Monday Morning in the Preacher's Study
First thoughts about next Sunday's sermon
(21st Sunday after Pentecost, Oct. 18, 2015)
Job 38:1-7, (34-41) OR Isaiah 53:4-12
Psalm 104:1-9, 25, 37b OR Psalm 91:9-16
With a touch of dramatic irony, James and John ask to be at Jesus' left and right in his glory. Jesus has just predicted his death for a third time. Mark gives not the slightest gap in the narrative before James and John begin their not too subtle grab for power. This is a helpful reminder of what we already know—Jesus will come into his glory on a hillside called Golgotha, the Place of the Skull. On his right and left will be thieves. After warning the brothers to be careful for what they wish, Jesus uses this moment to state clearly in words an approach he has made clear with his self-giving way of life: The path to greatness is the path of service. Care for others is paramount.
Yet here also for the third time in a short span, the disciples again seem unable to process Jesus words about that last being first. Rather than trying to be more humble than one another or out doing each other in service, two of Jesus' inner circle vie for even more honor.
As I journey toward Sunday I am reminded of a Bishop who told me of when he was as a young minister sent to work for a time among Mother Teresa’s community in Calcutta. Soon after his arrival, a nun assigned him to a team changing lepers’ bandages in the streets. One leper saw the minister working at the station and asked him to lay hands on him and pray for healing. Horrified by the disfigured face, he told me he retreated to the nun leading the group.
“That man wants me to lay hands on him and pray for him. What should I do?” he asked.
“What would our Lord do?” she asked in reply.
“I know what our Lord would do. I want to know what I am to do,” he stammered back.
“You want a medical answer, and I will not give you one,” the nun replied. “The man wants God’s healing touch. If you are a priest, you will do what your Lord would do. As you walk back over there, decide whether you intend to be a priest or not.”
For baptized Christians, we drink the cup each week in the Eucharist, the new Passover. But how does that cup change our lives? For though we may find ourselves in positions of power, we should exercise that power well. Yet the right use of any power or authority we may have will not usher in the Kingdom of God. Rightly using authority given us is good, but Jesus points to something more foundational. Whatever positional power we may enjoy pales in comparison to the coming Kingdom. Jesus came to turn the world upside down. Only in our powerlessness and weakness can God act in power and strength.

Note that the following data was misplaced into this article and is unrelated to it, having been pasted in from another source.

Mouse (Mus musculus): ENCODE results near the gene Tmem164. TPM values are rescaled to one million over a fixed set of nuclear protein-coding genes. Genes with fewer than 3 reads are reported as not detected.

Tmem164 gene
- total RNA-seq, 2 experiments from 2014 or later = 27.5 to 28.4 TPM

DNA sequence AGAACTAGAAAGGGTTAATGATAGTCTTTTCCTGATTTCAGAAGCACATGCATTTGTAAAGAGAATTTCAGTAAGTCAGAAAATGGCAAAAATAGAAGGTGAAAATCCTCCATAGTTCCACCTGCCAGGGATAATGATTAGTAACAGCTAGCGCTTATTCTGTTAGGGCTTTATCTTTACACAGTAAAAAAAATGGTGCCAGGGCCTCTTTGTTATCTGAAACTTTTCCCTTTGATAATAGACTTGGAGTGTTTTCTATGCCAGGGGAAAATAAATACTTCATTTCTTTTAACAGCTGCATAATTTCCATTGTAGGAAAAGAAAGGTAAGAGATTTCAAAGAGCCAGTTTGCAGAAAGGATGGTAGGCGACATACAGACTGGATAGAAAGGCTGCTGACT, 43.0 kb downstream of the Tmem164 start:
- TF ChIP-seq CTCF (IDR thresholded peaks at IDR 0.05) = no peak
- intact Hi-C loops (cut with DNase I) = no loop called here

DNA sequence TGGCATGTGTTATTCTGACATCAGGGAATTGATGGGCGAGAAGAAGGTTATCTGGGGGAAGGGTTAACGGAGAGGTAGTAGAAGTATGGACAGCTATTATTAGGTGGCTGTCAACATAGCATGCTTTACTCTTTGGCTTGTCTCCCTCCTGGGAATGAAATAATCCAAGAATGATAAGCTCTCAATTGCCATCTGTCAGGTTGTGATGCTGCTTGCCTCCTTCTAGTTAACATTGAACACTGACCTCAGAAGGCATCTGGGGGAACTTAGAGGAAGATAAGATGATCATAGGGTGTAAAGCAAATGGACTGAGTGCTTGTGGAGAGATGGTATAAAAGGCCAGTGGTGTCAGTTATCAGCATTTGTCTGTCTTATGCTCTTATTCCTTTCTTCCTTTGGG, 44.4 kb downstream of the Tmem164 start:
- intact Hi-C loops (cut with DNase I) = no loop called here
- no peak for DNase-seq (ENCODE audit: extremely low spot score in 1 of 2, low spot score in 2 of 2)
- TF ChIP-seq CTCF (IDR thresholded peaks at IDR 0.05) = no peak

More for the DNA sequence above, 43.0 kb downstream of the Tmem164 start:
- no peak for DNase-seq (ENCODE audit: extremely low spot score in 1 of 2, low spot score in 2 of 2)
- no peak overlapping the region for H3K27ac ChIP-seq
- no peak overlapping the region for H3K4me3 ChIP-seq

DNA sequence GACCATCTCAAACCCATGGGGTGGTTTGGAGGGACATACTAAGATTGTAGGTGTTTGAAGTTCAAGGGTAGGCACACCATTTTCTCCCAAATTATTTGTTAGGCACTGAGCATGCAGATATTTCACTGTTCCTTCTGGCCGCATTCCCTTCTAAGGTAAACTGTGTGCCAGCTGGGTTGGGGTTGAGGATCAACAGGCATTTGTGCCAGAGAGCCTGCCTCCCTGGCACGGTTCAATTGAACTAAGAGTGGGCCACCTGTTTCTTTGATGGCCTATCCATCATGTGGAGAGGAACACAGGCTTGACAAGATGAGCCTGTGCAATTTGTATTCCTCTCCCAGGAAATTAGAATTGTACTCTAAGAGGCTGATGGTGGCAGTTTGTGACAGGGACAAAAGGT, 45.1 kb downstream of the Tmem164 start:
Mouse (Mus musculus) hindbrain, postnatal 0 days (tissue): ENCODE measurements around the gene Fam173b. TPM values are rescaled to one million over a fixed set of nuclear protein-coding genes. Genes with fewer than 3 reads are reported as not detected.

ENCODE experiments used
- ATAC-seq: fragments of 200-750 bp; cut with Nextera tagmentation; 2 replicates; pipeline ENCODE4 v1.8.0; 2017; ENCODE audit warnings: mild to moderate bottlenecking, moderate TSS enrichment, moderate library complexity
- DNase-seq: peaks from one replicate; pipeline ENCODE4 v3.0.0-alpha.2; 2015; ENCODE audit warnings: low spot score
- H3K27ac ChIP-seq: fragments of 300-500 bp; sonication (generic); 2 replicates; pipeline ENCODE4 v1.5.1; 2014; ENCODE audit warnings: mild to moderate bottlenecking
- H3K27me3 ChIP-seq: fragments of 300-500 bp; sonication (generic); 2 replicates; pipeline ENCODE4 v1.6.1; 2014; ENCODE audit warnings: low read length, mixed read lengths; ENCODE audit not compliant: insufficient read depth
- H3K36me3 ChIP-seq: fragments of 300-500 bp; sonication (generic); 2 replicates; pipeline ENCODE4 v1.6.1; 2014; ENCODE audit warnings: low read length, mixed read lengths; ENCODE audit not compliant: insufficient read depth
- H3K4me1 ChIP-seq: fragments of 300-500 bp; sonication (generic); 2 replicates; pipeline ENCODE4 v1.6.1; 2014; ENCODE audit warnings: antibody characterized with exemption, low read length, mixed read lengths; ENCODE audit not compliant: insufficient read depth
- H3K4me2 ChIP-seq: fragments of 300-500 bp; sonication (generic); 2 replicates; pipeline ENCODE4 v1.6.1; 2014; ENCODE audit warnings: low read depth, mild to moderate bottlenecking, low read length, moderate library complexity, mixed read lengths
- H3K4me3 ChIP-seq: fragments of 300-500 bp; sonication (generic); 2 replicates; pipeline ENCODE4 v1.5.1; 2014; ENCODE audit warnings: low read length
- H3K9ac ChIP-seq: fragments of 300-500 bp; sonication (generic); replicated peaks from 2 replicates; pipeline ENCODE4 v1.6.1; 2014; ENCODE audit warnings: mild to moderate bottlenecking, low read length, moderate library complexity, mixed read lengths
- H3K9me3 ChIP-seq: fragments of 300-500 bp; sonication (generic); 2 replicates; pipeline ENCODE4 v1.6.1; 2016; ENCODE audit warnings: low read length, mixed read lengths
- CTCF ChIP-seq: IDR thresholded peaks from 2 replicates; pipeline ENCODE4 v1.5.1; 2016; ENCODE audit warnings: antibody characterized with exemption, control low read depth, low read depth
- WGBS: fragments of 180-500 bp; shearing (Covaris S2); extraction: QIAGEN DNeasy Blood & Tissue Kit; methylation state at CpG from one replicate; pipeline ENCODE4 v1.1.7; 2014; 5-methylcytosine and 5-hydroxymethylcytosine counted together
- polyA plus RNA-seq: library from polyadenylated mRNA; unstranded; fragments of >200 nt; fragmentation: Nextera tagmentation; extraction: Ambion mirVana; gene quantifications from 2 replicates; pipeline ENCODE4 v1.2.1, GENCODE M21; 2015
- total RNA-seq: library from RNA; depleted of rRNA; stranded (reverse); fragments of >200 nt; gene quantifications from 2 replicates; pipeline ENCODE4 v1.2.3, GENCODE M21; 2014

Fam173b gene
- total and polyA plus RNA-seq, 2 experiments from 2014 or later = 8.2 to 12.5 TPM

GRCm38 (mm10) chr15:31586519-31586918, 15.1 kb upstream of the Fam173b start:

In the Garden of Gethsemene before his arrest, Jesus prayed, “Let this cup pass from me.” Then he prayed for God’s will rather than his own. For Jesus, drinking the cup meant partaking of all God had set for him to do. The cup was Jesus own life and he drank it to the full, fully offering all of himself back to God.
The life of the baptized is a life of service to others. Sacrifice and humility are its marks. When opportunities to serve arise, how we respond determines whether we intend to act like one who has been united with Jesus in his death and resurrection.
Frank Logue is an Associate member of the APLM Council and has served as its secretary. He worked as a church planter in the Diocese of Georgia, starting King of Peace in Kingsland, before joining the diocesan staff in 2010 as the Canon to the Ordinary.
Photos: Image of a woman begging in Rome and Chalice at the Church of the Annunciation in Vidalia, Georgia, by Frank Logue.